Texas Juvenile Crime Justice Reform Reduces Crime & Saves Money
In 2007, after abuses were reported in Texas’ juvenile facilities, the legislature put together a reform package. Part of its aim was to keep youthful offenders close to home in the hopes of reducing the size of the correctional system, the second largest in the United States. Money that would have been spend putting kids behind bars, building new jails and prisons, and all the ancillary costs of incarceration was to be funneled into community supervision.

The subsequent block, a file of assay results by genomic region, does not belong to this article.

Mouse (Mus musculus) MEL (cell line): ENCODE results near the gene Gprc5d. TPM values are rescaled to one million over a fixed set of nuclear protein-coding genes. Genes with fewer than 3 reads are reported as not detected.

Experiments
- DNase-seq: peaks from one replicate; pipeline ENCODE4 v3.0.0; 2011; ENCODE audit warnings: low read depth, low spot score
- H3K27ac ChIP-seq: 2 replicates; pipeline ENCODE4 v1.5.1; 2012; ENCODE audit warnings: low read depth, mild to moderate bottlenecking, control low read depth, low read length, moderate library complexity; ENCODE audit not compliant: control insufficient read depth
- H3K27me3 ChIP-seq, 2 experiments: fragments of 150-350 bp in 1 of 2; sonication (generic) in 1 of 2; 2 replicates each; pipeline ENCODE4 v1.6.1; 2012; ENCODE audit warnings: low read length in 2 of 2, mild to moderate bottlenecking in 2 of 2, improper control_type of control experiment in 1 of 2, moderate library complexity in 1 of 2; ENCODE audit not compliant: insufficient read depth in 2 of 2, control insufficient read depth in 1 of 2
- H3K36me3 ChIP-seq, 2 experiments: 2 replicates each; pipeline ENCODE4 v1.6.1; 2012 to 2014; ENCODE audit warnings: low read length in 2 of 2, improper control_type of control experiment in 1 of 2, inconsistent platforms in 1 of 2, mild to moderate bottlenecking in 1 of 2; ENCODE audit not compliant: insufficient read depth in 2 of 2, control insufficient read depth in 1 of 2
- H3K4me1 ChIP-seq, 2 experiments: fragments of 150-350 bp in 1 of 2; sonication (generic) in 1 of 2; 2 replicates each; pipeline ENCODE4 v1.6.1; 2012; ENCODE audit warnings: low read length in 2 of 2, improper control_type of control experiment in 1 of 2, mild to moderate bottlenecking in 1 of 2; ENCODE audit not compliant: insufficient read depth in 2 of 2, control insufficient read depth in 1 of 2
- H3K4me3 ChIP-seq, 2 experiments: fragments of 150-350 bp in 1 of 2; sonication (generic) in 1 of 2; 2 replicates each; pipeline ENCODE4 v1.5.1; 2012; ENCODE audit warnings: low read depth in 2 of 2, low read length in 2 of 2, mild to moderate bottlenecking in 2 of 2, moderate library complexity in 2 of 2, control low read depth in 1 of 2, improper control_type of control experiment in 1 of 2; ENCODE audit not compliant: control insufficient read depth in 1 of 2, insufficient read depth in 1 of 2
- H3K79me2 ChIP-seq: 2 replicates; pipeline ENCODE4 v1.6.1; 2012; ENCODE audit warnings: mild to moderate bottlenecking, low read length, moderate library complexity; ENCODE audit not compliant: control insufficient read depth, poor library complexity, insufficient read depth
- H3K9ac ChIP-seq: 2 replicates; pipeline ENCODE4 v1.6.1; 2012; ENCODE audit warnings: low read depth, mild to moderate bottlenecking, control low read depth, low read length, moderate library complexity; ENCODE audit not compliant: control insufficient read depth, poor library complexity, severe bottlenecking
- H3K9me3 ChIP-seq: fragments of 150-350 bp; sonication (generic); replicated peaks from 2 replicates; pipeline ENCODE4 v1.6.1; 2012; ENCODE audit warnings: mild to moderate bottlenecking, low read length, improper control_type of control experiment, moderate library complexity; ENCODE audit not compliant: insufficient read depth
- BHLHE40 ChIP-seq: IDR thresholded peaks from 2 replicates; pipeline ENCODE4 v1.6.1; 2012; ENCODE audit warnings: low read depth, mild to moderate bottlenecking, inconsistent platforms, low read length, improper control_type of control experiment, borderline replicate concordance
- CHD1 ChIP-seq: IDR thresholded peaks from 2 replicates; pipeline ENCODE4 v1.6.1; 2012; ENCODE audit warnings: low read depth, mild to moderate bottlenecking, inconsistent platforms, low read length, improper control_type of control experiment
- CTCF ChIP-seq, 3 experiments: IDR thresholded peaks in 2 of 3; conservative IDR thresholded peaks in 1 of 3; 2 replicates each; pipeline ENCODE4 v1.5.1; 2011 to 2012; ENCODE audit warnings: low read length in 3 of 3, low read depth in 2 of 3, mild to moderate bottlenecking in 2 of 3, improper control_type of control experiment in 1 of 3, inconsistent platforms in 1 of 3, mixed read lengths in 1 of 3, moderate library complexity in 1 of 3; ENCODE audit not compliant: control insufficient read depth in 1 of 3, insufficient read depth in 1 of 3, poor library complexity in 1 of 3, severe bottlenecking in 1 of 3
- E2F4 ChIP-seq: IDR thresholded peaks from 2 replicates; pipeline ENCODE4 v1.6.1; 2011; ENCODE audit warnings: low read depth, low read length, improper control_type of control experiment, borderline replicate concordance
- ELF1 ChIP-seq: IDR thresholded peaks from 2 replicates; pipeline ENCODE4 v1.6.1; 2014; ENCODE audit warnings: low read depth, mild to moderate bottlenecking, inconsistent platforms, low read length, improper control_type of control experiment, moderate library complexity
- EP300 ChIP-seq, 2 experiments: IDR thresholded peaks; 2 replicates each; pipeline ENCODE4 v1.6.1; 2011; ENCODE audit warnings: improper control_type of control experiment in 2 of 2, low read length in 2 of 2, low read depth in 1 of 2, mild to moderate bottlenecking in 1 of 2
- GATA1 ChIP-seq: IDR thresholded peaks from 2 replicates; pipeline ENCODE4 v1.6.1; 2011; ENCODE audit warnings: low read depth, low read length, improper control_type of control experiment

Over the course of the years since the reforms began, juvenile incarcerations plunged from 4,305 to 1,481, a 66-percent drop. At the same time, arrests fell by 33 percent from 136,206 in 2007 to 91,873 in 2012. So, it would not appear that locking up fewer adolescents was a threat to public safety.
By closing eight juvenile correctional facilities, the state shaved its appropriations from $486 million to $290 million from 2006-2007 to 2014-2015. The savings went to local probation departments that find community supervision, services and treatment for the offenders.